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VoIP and PSTN integration

Updated on January 6, 2011

Integration Issues with VoIP

As an Internet service, VoIP brings a whole new paradigm to the concept of phone communications. For decades now, phone calls have been charged on the basis of how long a call is in progress with varying rules from country to country and from provider to provider. In the US for example, both incoming and outgoing calls are charged which is not the standard in any other part of the world.

With VoIP however, there is an entirely new way of going about things. The Internet has changed the way people communicate. Take email for example. It's almost free even when you're using a paid service. And if you're on a service like Gmail or Yahoo!, it's entirely free. Even services such as Youtube which transfer massive quantities of video every day are free to use.

VoIP too can be free in many cases when you're calling someone within the same network. Skype to Skype calls and Gtalk to Gtalk calls for example are free. The problem is integration between services and this applies to PSTN lines as well. The service is useless as a serious communication platform unless it can interoperate with regular phone lines because most people use them. Below, we look at some of the Integration issues that persist with VoIP and PSTN and how this is limiting growth in the business VoIP phone solutions segment.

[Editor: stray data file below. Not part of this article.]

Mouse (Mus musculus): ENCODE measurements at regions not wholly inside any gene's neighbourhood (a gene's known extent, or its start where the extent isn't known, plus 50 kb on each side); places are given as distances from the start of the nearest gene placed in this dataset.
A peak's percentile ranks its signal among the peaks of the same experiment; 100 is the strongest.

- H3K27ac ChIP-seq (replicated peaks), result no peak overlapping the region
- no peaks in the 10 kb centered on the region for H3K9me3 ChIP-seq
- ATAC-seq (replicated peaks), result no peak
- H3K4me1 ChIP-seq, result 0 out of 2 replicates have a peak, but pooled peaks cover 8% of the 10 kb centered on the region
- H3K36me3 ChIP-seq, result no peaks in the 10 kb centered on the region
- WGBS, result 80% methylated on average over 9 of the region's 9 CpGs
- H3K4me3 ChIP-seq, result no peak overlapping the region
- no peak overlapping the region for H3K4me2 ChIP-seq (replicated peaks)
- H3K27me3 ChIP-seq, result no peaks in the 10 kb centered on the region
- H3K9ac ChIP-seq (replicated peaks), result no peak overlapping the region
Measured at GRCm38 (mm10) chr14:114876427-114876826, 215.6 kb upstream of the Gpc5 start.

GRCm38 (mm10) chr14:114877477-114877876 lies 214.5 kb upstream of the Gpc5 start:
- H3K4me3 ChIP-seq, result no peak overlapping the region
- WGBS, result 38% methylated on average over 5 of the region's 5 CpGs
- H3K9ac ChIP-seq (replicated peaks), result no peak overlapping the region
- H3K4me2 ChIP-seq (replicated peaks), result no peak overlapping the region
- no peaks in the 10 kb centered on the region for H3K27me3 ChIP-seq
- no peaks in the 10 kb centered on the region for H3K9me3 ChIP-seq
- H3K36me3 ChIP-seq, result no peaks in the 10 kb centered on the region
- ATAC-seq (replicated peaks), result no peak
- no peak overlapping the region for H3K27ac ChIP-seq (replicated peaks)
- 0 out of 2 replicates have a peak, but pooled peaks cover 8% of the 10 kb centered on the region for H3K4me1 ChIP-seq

Business VoIP Phone Solutions
Business VoIP Phone Solutions

PSTN and VoIP Integration

We can of course, use VoIP gateways to make calls to the PSTN network and this works as well as it can. But what if you need to make a call to a person who's using a VoIP provider other than your own? Will the call travel over the PSTN network even though it doesn't need to? The answer - sadly - is yes. And the reason for this is the telephone number.

As of now, the telephone number is the most prevalent way of identifying another person on the network. When you get a VoIP service through a provider, you too will have a telephone number which your provider leases from the telcos. Only your VoIP provider knows that your phone number is VoIP based. So if anyone using the same provider dials your number, they will direct the call to you through their VoIP proxy server systems.

But when a person on another network dials it, they will have to route it over the PSTN system since their provider has no idea whether or not it's a regular number or a VoIP one. This increases the cost for the call since the carriers have to be paid and also many features such as HD voice for example are disabled since the PSTN lines are a bottleneck.

This isn't going to change anytime soon. The only solution is to stop using telephone numbers and start using the real SIP address of the person you wish to call - something like, but that's a long way off.

Till that time, VoIP service even between two providers will be crippled and we're all paying the price for our inertia.


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